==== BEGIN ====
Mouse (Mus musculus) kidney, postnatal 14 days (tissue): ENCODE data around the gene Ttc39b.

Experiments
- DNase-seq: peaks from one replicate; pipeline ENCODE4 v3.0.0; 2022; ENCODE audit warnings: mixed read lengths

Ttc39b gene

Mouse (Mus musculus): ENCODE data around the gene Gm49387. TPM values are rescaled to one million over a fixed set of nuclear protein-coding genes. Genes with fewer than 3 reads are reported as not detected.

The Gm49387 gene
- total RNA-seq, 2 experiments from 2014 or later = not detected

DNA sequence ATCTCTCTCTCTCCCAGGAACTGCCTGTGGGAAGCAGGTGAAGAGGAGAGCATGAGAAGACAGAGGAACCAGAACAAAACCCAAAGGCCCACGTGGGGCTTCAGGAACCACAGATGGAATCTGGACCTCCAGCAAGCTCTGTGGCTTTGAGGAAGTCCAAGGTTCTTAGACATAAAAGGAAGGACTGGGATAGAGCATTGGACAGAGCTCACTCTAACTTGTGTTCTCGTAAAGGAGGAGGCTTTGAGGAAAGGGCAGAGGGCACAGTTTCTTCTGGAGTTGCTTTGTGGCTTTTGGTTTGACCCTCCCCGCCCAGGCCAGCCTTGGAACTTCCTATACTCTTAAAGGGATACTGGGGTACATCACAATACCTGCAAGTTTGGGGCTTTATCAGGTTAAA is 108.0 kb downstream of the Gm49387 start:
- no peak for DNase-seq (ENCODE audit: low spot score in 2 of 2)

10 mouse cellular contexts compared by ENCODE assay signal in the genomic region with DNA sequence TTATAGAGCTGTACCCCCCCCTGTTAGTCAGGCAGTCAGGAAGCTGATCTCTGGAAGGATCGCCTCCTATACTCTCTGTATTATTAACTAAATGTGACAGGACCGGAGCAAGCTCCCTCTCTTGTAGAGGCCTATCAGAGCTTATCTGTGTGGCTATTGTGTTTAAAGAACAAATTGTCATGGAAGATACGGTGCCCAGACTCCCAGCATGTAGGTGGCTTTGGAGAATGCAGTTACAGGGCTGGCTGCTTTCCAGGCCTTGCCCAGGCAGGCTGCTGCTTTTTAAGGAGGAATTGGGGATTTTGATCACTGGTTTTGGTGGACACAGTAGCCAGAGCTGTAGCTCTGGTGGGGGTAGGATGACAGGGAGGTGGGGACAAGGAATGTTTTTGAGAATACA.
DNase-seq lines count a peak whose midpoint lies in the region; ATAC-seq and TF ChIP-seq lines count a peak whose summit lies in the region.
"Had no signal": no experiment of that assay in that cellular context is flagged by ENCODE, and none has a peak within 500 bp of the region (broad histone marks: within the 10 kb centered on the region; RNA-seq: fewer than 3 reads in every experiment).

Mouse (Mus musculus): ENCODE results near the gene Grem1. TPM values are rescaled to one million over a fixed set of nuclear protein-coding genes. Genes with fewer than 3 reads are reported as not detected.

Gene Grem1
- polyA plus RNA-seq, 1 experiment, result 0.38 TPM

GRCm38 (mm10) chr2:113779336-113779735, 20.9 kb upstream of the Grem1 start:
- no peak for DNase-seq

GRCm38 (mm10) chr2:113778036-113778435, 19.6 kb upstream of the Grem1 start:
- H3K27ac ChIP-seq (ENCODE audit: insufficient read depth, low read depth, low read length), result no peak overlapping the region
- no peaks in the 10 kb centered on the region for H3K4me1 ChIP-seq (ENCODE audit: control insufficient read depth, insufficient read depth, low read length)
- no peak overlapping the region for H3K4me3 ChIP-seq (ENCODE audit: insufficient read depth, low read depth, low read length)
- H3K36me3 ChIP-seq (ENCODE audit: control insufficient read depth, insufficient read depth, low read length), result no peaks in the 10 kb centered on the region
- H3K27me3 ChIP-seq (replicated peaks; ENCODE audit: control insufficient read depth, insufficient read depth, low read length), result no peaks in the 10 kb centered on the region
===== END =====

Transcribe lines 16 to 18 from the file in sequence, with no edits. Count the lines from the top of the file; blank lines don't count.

GRCm38 (mm10) chr2:113779336-113779735, 20.9 kb upstream of the Grem1 start:
- no peak for DNase-seq

GRCm38 (mm10) chr2:113778036-113778435, 19.6 kb upstream of the Grem1 start: